The African kingdom of Axum (also Aksum), located on the northern edge of the highland zone of the Red Sea coast, just above the horn of Africa, was founded in the 1st century CE, flourished from the 3rd to 6th century CE, and then survived as a much smaller political entity into the 8th century CE. The territory Axum once controlled is today occupied by the states of Ethiopia, Eritrea, Djibouti, Somalia, and Somaliland. Prospering thanks to agriculture, cattle herding, and control over trade routes which saw gold and ivory exchanged for foreign luxury goods, the kingdom and its capital of Axum built lasting stone monuments and achieved a number of firsts. It was the first sub-Saharan African state to mint its own coinage and, around 350 CE, the first to officially adopt Christianity. Axum even created its own script, Ge’ez, which is still in use in Ethiopia today. The kingdom went into decline from the 7th century CE due to increased competition from Muslim Arab traders and the rise of rival local peoples such as the Bedja. Surviving as a much smaller territory to the south, the remnants of the once great kingdom of Axum would eventually rise again and form the great kingdom of Abyssinia in the 13th century CE.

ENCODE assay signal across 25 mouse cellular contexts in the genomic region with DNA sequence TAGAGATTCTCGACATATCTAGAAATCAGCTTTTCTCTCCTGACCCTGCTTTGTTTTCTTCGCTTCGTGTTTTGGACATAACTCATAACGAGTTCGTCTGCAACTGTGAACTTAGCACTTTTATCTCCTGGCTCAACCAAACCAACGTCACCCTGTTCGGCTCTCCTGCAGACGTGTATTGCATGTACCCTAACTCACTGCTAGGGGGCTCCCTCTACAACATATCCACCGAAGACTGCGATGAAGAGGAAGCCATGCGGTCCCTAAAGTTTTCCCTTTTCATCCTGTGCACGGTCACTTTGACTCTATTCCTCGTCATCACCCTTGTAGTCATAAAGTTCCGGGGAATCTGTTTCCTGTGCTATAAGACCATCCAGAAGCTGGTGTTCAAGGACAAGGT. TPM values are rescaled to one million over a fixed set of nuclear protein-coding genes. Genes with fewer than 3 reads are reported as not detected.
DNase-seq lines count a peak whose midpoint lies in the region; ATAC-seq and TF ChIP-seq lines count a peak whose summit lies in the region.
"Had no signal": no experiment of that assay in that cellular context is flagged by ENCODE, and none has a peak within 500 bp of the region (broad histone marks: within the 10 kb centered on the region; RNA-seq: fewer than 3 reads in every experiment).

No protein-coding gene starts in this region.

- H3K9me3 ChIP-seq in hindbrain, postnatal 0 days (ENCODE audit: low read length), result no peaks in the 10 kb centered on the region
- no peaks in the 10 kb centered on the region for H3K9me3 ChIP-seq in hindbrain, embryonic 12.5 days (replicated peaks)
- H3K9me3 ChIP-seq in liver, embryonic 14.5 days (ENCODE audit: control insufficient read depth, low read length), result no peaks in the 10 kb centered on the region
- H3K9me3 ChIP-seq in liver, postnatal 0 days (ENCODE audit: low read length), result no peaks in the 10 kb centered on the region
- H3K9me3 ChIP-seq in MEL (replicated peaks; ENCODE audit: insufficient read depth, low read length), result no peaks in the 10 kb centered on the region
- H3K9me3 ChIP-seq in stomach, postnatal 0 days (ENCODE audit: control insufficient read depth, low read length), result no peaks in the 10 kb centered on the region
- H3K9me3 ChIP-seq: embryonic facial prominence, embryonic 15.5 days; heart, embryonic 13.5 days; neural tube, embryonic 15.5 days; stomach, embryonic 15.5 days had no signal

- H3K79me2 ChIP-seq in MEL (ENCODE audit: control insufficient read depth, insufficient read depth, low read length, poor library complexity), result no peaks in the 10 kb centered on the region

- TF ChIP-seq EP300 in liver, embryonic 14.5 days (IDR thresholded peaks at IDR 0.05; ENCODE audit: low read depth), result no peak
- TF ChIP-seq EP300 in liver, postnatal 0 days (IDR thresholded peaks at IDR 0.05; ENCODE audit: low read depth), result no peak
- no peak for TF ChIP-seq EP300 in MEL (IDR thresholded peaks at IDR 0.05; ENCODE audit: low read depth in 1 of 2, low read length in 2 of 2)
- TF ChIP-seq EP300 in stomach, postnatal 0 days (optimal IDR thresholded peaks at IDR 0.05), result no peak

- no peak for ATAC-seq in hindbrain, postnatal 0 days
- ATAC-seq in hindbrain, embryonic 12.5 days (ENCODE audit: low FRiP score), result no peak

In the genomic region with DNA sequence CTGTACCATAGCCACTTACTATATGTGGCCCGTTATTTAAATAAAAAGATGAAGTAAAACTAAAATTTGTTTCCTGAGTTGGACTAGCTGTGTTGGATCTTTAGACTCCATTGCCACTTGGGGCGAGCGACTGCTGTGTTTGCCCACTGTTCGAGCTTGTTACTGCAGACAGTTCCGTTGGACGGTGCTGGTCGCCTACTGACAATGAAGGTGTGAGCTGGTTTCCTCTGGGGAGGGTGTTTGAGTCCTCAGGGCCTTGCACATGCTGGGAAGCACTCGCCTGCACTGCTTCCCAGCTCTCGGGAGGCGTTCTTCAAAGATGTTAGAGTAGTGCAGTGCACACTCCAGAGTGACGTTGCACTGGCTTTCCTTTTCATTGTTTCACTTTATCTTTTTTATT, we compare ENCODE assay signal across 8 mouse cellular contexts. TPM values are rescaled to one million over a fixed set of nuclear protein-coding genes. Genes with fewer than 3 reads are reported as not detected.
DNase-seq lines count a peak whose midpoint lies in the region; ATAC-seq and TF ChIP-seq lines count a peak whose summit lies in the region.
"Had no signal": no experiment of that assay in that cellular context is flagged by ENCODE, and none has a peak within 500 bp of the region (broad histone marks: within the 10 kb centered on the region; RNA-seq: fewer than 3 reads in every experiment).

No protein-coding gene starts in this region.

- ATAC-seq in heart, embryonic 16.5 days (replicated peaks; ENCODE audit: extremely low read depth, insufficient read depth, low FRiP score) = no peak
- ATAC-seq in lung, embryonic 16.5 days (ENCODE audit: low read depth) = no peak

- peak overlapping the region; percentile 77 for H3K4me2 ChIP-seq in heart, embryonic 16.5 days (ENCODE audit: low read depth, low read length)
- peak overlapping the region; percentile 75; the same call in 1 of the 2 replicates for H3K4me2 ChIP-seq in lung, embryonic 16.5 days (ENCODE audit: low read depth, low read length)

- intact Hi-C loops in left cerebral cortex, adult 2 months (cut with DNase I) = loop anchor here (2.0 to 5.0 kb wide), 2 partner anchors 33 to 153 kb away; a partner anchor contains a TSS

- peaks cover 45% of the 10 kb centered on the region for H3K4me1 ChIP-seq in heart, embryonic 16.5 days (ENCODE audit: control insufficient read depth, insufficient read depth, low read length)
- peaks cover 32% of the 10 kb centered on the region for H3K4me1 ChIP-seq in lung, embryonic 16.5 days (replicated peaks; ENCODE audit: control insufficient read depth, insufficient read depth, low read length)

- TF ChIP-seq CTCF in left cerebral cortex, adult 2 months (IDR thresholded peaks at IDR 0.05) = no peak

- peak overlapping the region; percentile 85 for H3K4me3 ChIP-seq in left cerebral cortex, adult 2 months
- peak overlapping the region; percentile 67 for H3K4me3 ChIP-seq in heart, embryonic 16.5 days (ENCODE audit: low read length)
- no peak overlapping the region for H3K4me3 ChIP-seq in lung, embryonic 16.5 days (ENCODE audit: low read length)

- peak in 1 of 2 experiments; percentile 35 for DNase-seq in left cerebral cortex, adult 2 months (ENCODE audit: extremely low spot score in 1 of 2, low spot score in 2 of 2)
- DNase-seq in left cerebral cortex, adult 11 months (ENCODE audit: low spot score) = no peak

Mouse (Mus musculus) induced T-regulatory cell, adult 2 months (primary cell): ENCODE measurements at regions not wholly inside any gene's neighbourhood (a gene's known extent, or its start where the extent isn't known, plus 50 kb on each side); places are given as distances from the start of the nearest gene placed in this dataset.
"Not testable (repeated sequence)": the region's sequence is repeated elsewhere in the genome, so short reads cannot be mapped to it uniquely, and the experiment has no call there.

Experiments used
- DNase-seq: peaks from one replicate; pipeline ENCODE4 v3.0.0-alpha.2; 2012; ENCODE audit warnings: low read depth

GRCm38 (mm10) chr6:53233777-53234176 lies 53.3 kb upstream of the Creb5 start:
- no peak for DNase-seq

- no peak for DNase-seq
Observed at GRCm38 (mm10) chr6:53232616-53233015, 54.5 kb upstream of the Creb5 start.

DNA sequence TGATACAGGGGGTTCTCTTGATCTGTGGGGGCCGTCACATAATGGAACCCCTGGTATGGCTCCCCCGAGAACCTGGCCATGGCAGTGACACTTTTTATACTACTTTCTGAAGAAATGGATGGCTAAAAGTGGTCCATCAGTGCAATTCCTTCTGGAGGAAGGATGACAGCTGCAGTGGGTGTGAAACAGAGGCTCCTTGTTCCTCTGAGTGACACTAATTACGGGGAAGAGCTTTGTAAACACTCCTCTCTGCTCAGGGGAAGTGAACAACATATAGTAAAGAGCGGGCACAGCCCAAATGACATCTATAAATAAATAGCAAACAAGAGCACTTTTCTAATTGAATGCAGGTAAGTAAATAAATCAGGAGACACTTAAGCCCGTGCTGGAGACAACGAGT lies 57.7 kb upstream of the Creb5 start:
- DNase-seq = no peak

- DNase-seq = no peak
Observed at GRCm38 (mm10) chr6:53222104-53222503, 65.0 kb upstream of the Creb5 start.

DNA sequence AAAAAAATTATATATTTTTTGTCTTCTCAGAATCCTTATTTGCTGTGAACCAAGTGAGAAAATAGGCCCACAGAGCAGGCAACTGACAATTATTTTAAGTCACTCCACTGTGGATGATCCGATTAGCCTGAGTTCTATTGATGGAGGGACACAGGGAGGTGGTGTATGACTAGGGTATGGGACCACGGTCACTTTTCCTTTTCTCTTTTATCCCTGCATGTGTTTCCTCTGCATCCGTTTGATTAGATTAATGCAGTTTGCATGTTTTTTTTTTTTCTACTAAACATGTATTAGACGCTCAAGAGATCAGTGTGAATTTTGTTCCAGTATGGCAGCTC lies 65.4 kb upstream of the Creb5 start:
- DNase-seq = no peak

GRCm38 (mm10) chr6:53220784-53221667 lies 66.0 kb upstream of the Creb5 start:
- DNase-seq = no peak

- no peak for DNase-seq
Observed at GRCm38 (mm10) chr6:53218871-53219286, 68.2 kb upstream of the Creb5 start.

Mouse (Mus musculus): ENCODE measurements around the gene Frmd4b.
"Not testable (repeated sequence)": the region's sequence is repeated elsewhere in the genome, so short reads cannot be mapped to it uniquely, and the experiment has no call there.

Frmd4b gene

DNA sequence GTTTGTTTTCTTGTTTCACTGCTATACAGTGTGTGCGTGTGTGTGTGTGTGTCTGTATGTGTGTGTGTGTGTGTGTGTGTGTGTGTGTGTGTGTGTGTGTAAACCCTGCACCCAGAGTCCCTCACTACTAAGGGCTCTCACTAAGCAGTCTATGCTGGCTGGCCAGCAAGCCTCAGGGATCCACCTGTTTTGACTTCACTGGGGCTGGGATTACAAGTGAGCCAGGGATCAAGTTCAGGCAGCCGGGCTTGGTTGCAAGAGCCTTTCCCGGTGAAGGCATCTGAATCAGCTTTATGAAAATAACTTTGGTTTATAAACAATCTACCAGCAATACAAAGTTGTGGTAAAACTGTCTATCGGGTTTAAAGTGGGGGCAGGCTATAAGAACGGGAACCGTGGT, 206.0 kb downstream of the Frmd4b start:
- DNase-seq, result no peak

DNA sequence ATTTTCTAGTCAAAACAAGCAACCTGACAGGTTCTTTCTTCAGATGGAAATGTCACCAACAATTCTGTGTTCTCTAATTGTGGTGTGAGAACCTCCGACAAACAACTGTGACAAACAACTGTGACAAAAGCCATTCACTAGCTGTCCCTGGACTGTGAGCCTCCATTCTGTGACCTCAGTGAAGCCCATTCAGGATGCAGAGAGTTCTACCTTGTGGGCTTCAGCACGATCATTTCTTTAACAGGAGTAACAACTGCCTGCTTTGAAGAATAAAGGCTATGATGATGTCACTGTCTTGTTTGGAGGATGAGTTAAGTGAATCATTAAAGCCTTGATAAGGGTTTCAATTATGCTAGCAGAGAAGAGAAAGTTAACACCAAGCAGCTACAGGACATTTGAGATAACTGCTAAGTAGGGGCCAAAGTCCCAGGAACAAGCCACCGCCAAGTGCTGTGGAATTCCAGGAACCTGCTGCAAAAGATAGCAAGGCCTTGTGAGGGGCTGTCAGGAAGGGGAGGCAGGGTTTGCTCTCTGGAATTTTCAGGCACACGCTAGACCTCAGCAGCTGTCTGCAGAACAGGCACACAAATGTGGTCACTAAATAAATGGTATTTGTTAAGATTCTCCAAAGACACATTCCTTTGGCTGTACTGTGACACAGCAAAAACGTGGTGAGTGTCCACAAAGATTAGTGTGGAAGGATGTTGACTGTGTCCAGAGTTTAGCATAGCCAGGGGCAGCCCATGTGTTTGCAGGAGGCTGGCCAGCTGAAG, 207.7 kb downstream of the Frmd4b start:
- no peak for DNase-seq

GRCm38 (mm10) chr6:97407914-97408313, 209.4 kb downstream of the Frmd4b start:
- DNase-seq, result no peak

Best Time to Visit
Like most of Northern Ethiopia, you can visit and enjoy Axum anytime of the year apart from during the rainy season, which is roughly between the months of May and September.
Buses from Addis Ababa take a minimum of three days to travel via Dessie and Mekele. It is a very taxing ride over rough roads. From Gondar, take the dawn bus to Shire (aka Inda Silasie) and change there for Axum – you can get through in a day.
- Northern Stelae Field
- Arabtu Ensessa Church
- St Mary of Zion Churches Complex
- Abba Pentalewon
- Ark of the Covenant Chapel
Every time I watch a video clip on Ethiopia, I end up thinking “Do they stand out or what?” and I have a very good reason to come to that conclusion every single time. It turns out, Ethiopia is the only African nation to escape the clutches of colonisation. The country was never colonised which means, everything that is Ethiopian is as unique as they come, be it people, culture, food, language and even alphabet